In every concert, while listening to a CD, and during a radio broadcast a direct influence is exerted on the music listening and the listener’s aesthetic perspective. Whether we speak of concert-program texts, CD booklets, or a moderator’s comments: in all these cases the listener’s expertise or knowledge is altered—in the ideal-typical assumption at work in this study, before the listening experience—and the attention newly focused in conjunction with the contents that have been read or heard.
Already with its arrival on the scene and integration into nineteenth century concert life, the informative text had three central components (Thorau 2013): 1) knowledge of the work in the more narrow sense, hence for example information on the history of a work’s creation or a composer’s biography; 2) knowledge regarding classification and valuation, conveyed in terms of a general characterization and containing statements regarding the significance of a work’s compositional and cultural history; 3) knowledge of interpretation and reception guiding the reader through the musical sequence by means of analytical-interpretive description and drawing attention to aspects of the work that “should be heard.”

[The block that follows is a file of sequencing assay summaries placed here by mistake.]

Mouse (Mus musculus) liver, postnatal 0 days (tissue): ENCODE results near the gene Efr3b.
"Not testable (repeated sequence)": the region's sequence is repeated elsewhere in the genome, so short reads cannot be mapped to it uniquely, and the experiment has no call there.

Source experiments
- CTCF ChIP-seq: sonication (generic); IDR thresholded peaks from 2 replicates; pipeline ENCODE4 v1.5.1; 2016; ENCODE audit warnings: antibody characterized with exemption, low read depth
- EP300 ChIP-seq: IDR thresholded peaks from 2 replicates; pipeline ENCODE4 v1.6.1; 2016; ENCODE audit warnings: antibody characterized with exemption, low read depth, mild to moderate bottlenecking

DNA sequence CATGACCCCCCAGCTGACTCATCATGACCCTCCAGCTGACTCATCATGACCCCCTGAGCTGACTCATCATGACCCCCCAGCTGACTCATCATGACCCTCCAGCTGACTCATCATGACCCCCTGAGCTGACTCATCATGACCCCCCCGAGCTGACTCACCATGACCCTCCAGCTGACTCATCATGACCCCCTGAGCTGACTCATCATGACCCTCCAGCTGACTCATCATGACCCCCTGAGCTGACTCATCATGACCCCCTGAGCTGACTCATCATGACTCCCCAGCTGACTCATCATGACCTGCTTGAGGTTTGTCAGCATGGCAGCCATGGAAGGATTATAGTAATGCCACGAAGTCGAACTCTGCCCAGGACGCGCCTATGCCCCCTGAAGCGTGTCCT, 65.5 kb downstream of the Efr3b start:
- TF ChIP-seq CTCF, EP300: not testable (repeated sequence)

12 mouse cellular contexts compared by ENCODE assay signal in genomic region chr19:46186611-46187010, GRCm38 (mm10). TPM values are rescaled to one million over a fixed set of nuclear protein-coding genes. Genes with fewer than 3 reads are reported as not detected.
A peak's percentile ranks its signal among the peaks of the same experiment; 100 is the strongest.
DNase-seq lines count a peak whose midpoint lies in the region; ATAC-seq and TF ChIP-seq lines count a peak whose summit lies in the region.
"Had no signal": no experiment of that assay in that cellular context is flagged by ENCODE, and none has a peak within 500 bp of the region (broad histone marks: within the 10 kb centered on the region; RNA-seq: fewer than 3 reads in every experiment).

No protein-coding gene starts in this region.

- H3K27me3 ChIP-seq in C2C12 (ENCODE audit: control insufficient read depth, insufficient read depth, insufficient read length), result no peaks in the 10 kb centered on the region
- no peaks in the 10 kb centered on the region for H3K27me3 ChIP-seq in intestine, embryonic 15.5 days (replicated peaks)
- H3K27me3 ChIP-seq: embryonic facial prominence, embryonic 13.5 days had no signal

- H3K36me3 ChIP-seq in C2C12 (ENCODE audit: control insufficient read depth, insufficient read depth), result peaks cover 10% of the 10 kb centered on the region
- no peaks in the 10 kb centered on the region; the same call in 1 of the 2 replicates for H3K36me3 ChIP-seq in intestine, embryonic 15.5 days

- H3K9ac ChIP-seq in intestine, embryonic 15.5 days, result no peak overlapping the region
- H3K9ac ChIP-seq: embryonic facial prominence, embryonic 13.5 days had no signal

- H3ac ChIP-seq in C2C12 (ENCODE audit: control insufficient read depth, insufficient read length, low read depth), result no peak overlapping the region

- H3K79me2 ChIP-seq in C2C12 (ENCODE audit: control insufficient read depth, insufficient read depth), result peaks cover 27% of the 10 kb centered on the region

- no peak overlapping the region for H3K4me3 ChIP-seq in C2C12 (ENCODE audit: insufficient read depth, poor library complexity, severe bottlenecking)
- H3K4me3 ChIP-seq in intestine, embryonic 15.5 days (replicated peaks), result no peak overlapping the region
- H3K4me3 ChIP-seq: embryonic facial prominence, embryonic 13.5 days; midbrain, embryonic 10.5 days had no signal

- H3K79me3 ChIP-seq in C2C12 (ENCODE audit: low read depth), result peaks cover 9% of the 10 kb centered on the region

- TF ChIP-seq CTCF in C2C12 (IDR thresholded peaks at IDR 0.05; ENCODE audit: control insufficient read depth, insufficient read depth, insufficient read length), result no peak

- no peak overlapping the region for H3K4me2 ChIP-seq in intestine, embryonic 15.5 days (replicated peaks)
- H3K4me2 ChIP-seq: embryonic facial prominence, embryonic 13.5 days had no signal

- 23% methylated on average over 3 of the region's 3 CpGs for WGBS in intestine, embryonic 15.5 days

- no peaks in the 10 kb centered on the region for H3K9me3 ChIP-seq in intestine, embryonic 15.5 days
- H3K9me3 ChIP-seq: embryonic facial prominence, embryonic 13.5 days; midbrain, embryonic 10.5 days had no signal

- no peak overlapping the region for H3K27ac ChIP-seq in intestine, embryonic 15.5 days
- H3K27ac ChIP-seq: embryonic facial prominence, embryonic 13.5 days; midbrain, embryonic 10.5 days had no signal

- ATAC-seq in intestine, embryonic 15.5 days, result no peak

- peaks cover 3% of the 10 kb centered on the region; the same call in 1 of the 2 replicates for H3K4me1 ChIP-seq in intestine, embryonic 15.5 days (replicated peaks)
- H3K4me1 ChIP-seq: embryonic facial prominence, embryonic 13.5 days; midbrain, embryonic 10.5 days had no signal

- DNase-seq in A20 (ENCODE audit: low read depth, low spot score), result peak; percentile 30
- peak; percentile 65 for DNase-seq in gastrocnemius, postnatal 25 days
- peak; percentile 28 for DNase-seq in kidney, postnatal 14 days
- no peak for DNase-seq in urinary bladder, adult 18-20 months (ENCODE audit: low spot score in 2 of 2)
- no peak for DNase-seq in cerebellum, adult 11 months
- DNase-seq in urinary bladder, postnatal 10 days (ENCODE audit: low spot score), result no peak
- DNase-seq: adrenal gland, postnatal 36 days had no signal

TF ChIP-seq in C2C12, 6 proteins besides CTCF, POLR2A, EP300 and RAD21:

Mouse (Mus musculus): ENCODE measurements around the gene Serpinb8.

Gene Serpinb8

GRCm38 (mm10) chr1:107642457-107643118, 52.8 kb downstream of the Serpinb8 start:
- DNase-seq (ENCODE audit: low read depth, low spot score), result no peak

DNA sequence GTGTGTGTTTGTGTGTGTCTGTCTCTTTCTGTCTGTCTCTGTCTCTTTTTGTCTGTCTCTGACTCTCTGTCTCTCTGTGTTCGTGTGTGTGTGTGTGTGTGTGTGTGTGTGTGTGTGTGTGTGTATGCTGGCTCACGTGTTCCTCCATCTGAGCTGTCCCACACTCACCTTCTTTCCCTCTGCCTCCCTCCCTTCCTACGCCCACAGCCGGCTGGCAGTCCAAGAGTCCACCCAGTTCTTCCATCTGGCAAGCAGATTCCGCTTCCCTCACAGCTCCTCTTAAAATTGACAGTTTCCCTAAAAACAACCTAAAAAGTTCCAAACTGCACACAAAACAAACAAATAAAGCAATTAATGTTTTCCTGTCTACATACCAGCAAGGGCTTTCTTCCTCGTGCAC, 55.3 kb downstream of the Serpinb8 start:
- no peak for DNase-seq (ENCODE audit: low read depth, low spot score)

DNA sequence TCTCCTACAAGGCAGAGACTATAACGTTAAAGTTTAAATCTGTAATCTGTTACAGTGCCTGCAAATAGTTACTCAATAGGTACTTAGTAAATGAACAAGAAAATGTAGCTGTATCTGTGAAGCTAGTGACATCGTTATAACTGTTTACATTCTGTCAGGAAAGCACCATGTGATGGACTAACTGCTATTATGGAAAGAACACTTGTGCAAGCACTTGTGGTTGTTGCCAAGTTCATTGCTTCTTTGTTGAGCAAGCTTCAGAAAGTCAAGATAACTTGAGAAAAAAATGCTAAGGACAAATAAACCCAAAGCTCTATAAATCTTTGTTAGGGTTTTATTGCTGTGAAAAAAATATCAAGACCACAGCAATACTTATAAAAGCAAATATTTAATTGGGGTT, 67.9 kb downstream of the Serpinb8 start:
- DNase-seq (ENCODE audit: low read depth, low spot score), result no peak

Starting with the assumption that these forms of “knowledge” and “information” become a direct part of the listener’s subjective (musical) conceptualization we are interested in examining their influence on the experience and evaluation of what is heard. At the same time, in this context we will study the influence of the mode of description (for example a description oriented toward a work’s analytic-structural or emotional-expressive aspects) on the perception of musical expression.